Who doesn’t like the sound of freedom? Now, you might ask, does freedom have a sound? Well, it may actually carry music to the one who can ride the wind. But chances are, if you are a certain Valentino Rossi, you may not only be riding the wind but orchestrating some music courtesy a different kind of mean machine.
In an age where celebrity-hood commands more attention over motherhood and where popular culture is increasingly producing idols every day, often thanks to the enervating silence of Lana Del Rey or through the commanding brilliance of Adele, Florence and the Machine and their likes aren’t the only ones producing ‘music’. Never seen on the stage but commanding the aura on that thing called the podium, MotoGP world’s lord Valentino Rossi’s Yamaha superbike is the ideal weapon of choice.
Making music from the mean-machine
One of the greatest athletes of all time, the Urbino born Italian may not have anything to do with the guitar. But he is a master of distortion, one coming straight from the deafening symphony of his Yamaha 2016 YZR-M1. And, at 37, after holding the mightier end of the sword in exciting MotoGP rivalries where he slammed Max Biaggi, dominated Australian Casey Stoner and is holding on to his own in a near perfect battle with Yamaha teammate, George Lorenzo, the lad’s hunger to win at the highest level of Motorcycle racing is second to none.
Legends there are many but few become the marvels of the sport. In an era that fancies instant gratification over lasting genius, Valentino Rossi’s checkered exploits have earned the superlative world of MotoGP some commanding memories and the man himself, ‘unputdownable’ fame and star power.
Young at 37 and going strong
In his late 30s and well beyond those blazing years of youth, the man who was born in the same year as his father’s maiden victory in the 250 cc category at Yugoslavia (1979) is fast, furious and not done yet. Many would say that Rossi doesn’t have the ethereal touch of class that the youngster in his 20s demonstrated. After all, he was just 22 when he clinched his first 500 cc title. But you would take the athletic and agile built Valentino easy at your own peril.
Many have tried and bit the gold in contesting with the man who perhaps best befits the character of a freak genius walking on two legs whilst off the radar of the superbike which is his constant shadow.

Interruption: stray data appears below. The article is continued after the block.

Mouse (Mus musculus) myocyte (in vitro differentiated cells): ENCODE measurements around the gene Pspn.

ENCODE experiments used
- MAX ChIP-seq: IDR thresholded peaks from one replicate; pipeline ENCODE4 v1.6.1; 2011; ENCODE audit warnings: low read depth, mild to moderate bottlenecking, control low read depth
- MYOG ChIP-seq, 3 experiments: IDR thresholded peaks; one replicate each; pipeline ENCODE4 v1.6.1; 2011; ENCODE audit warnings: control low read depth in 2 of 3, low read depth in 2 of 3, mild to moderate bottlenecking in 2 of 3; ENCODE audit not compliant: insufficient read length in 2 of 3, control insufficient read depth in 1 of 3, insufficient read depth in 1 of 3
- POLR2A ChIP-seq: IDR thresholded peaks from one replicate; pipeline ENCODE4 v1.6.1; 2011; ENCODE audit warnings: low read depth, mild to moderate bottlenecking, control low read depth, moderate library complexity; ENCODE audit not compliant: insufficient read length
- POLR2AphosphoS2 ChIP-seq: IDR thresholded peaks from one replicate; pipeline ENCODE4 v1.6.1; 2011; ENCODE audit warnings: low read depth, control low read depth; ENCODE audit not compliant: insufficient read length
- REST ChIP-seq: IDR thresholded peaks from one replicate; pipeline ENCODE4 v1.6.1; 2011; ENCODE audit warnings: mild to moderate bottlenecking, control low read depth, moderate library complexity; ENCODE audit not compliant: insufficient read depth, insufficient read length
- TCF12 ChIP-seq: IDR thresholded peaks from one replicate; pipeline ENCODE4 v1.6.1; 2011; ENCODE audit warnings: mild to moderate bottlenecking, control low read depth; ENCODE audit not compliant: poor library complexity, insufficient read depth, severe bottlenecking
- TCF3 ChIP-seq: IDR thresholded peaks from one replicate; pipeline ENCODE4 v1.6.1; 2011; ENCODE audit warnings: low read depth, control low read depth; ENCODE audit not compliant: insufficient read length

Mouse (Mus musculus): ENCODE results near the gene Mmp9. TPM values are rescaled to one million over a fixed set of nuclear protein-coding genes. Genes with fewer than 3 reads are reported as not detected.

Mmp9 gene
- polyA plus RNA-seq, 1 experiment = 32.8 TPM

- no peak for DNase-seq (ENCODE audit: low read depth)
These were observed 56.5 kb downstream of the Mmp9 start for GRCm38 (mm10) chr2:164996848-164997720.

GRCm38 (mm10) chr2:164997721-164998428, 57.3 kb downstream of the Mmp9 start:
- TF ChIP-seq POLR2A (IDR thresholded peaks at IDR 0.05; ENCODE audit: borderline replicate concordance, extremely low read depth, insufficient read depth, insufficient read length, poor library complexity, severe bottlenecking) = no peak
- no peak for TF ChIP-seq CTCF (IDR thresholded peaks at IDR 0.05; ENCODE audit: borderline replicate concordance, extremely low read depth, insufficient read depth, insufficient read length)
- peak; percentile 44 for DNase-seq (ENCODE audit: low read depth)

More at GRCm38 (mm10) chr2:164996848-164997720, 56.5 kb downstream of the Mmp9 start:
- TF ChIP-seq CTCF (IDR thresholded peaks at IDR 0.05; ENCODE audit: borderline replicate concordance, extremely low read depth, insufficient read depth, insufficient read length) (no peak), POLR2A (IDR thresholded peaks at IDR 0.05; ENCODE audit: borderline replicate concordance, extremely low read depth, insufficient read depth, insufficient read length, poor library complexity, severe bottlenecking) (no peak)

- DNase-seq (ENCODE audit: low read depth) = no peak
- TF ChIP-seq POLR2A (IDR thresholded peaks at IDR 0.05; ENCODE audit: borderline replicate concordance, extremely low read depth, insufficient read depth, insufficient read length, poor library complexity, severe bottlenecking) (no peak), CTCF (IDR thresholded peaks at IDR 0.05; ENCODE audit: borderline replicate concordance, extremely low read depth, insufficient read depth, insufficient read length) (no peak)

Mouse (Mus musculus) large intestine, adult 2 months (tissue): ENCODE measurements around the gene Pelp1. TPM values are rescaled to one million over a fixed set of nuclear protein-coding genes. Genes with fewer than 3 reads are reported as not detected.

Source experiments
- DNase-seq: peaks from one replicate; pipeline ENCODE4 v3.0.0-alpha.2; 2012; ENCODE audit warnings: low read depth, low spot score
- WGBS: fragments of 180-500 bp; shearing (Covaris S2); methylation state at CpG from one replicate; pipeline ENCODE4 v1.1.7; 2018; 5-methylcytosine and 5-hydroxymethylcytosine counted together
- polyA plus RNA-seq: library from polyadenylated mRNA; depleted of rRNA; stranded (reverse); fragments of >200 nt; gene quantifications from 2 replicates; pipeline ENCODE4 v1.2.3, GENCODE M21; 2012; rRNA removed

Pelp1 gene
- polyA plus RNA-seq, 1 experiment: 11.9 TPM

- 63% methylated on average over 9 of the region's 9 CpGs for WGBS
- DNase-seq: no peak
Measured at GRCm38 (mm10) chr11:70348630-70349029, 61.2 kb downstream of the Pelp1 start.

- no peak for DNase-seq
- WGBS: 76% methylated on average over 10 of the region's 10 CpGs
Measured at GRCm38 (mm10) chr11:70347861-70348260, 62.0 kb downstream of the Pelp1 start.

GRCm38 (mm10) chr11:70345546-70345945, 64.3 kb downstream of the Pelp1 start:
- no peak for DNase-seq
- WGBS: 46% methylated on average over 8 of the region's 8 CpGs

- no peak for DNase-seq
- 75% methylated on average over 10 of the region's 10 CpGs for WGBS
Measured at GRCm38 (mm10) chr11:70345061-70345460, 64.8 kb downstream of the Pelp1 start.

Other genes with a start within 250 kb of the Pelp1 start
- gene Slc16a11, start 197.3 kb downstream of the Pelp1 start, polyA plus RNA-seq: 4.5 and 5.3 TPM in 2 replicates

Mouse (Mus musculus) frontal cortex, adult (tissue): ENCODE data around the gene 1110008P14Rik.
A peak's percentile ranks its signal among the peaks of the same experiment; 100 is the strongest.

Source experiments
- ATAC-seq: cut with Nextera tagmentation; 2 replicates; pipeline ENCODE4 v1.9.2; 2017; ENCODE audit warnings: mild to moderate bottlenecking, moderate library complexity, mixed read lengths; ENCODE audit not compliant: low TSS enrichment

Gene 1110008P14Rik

But a question needs to be asked. Just how does one take the mind of from statistics that the man who is set to begin his 20th season in the Grand Prix paddock? Rossi, who stood tall second on the driver’s title last year, only behind Spanish triple world champion Lorenzo scored 325 went 30 better than the 295 he collected from 2014 MotoGP World Championship.
The speedster at Jerez (Spain), the ruler of Silverstone (Britain) ensures that the paddock rises to elation and an unstoppable thrust of adrenaline pumping whenever you just hear his name.
The winner of MotoGP races at 27 different circuits has collected the most number of wins from Catalunya and Mugello, 9 each. Having won 9 world championships, Valentino Rossi has already promised to give fans yet another scorcher of an year ahead as MotoGP enters the 2016 season, another year when perhaps for the third successive time, all eyes will be on the steely resolve of Spanish warlord George Lorenzo and the doggedly determined Valentino Rossi.
While he may not be regarded as the best current MotoGP rider, Rossi’s staggering stint in the echelon of the world of motorcycle racing, ever since 1996, has seen the Italian collect victories on not one but six different types of bikes: 125 cc Aprilia, 250 cc Aprilia, 500 cc Honda, 990cc Honda, 990 cc Yamaha and 800 cc Yamaha.
Yes says Yamaha
Renowned for his focus and resolve to mentally downsize his opposition with whom he locks horns in a contest of pure skill and unparalleled finesse, Rossi’s nasty overtaking maneuvers and unbelievable mastery at counter-steering and sharp handling at tight, high speed corners put him in the same league as the late-great Barry Sheene.
The 37 year old who celebrated his birthday only just is also a man of few words. While the star endured perhaps the most challenging phase of his career from 2011-14, a period that saw the rise of younger talents, several years younger than the light eyed good looker, Rossi’s move from Ducati following morale crushing 2011 and 2012 seasons, where he could manage only 7th and 6th place finish have only done the Italian good.
At home at Yamaha, the tough-talking multiple winner of MotoGP is now on his way to threaten the chances of Lorenzo, a man regarded as the next baron in the pinnacle in the world of motorcycle racing.
Out of his 74 victories in the premier-class of grand prix racing, 41 have come for current team, Yamaha. This is a feat that makes Rossi the Schumacher of the world of MotoGP and dare one say, Schumacher, the former 7 time Formula One world champion, the Rossi of motor racing.
The hunger and drive of the indomitable Italian
But, as far as racing and being competitive on wheels is concerned, then it isn’t too surprising to know that Rossi even tried his hand at driving the 2006 Ferrari Formula One car.
The first day disappointment of the F1 Ferrari test found bitter disappointment as Valentino found his way off the tarmac into the gravel. But on the second day, he emerged 9th fastest of the 15 drivers, lapping much quicker than the experienced Webber(ex- Red Bull, now Porsche Le Mans), Coulthard and others.
A friend to his friends and a daredevil who possesses the wry smile, Valentino Rossi’s reach is toward the skies, the journey of greatness taking the courageous toward the zigzagging nastiness of world’s most thrilling racing circuits.
He may not be crowned the world champion again, but the man who hasn’t missed a single grand prix race since 1996 may be just as eager to dominate headlines as he was when his autobiography hit the market when he was merely 27.